Purposeful activity achieves best outcome for children with hand burns
MedWire News: Children with hand and wrist burns have less pain and achieve better hand function when rehabilitative therapy includes carrying out meaningful tasks rather than repetitive rote exercises, report researchers.
"Hand burns do not often play a major role in mortality, but they can cause crippling deformities and disabilities, including loss of sensation, pain, loss of digits and decreased range of motion, or a combination of all these problems," explain Mohammed Omar (Cairo University, Giza, Egypt) and colleagues.
All these problems can "affect one's ability to perform activities of daily living, such as grooming, dressing and eating, as well as fine motor tasks such as writing, typing and occupational activities, and quality of life," they add.
Children are particularly badly affected by such injuries and motivating them to undergo essential physical therapy can be difficult, mostly due to pain.
To test whether the type of task or exercise used in physical therapy influences outcomes in such children, Omar and colleagues recruited 30 Egyptian children with superficial and deep partial and full-thickness burns to take part in a study comparing the efficacy of rote exercises versus purposeful tasks for minimizing pain and achieving improving hand function.
The children were aged 8 to 14 years and had total burns covering less than 25% of their body area. They were randomly assigned to receive either therapy involving purposeful activity, which included games the children enjoyed, such as those involving toys in water, play dough, or wooden puzzles, or to undertake rote hand exercises designed to improve flexibility and motion.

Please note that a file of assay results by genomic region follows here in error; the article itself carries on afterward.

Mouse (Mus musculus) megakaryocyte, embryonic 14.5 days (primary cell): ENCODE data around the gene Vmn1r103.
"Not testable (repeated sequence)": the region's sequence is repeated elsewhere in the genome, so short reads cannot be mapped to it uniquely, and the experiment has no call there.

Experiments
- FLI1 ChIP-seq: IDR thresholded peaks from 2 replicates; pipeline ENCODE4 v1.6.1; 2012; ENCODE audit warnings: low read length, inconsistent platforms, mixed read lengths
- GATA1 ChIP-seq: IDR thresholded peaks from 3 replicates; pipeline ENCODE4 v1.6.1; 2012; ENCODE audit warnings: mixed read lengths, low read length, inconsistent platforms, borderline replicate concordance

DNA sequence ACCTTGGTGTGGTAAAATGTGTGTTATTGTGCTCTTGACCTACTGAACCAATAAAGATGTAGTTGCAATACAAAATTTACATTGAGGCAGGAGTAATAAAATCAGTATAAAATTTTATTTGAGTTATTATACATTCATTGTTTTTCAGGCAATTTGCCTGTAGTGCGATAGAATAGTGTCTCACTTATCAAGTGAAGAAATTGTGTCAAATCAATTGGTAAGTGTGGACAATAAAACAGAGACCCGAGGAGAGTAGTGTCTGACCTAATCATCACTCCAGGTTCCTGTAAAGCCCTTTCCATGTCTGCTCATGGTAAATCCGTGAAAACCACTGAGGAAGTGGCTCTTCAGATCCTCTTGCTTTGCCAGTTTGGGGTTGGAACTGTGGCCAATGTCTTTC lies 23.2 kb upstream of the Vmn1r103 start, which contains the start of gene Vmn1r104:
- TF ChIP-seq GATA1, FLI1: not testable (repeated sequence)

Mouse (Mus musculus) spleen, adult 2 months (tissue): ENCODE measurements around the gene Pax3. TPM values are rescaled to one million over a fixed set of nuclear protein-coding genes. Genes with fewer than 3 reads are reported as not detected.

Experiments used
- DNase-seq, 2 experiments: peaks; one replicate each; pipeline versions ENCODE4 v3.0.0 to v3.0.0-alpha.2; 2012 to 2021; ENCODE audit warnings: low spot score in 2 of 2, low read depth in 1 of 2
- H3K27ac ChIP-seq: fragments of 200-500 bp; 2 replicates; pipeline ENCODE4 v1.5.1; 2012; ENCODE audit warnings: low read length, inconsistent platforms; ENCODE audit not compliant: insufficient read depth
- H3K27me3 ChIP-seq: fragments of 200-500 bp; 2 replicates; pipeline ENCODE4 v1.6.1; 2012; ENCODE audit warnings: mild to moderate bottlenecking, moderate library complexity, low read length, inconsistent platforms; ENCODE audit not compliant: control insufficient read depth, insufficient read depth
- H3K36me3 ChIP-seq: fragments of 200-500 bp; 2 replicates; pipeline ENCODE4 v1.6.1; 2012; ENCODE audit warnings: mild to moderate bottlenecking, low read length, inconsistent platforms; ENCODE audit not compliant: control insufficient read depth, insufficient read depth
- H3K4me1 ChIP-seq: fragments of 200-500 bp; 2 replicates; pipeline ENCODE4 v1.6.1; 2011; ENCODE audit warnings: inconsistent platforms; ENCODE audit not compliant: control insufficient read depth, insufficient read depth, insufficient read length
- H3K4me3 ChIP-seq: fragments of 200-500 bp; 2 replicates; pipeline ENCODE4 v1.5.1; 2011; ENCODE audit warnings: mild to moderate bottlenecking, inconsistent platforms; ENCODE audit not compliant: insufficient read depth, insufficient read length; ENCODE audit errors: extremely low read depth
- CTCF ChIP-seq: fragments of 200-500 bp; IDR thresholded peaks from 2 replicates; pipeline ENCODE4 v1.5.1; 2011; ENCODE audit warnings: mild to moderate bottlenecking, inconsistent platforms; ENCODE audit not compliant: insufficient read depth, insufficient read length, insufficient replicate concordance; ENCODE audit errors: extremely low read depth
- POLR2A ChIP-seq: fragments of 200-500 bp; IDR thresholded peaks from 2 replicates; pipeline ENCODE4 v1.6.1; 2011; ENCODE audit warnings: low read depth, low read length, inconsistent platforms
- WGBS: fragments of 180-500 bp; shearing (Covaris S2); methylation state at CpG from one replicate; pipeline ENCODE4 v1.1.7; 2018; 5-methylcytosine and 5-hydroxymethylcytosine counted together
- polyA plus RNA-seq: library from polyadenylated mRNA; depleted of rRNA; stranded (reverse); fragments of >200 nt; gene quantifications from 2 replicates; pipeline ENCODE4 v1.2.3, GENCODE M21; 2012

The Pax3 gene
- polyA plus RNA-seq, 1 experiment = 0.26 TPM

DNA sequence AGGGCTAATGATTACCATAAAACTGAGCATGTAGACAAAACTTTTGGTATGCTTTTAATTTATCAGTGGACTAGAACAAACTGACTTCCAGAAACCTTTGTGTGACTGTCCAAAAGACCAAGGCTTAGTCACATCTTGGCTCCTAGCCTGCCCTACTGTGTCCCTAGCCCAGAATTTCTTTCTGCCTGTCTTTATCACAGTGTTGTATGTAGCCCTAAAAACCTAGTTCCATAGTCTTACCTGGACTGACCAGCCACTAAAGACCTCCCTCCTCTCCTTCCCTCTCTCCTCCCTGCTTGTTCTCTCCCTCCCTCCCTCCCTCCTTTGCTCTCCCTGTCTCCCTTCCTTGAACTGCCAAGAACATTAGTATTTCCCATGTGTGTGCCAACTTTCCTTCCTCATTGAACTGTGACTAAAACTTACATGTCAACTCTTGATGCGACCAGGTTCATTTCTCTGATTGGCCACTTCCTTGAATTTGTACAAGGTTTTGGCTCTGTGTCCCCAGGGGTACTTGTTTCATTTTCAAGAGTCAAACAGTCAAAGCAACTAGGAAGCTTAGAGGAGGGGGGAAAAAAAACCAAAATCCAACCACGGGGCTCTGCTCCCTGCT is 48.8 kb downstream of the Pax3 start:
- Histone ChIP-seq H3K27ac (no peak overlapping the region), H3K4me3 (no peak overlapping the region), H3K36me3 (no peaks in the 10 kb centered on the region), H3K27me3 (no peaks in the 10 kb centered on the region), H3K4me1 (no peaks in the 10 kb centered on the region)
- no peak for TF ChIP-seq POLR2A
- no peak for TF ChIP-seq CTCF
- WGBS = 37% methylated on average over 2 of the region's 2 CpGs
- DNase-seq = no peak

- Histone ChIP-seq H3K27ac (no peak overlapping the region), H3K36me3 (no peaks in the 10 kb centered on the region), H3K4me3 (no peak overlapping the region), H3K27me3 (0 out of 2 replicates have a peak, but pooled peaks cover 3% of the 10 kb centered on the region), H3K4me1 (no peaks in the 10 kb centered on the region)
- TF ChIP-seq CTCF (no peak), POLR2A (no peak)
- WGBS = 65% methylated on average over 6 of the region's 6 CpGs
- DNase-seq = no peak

Measurements of pain severity (self-report faces scale and analogue scale), total active hand motion (using standard dorsal hand goniometer), and hand function (Jebsen-Taylor hand function test) were carried out at 72 hours, and 1, 2, and 3 weeks post-injury, at discharge, and at 3 months post-injury. Therapy took place 6 days a week during the children's stay in hospital.
The pain experienced by the children was significantly higher at all time points during rote exercise compared with during purposeful tasks, as recorded by the researchers after each session on consultation with the children.
In addition, the children in the purposeful tasks group achieved significantly greater improvements in total active hand motion and significantly quicker times (indicating improvement) in the Jebsen-Taylor test than the children in the rote exercise group over the 3 months.
"This study supports the belief that the purposeful activity based on playing and games can reduce pain, improve hand movement and functions better than rote exercise," write the authors in the journal Burns.
These results suggest "another option in the rehabilitation of children with hand burn," they conclude.
By Helen Albert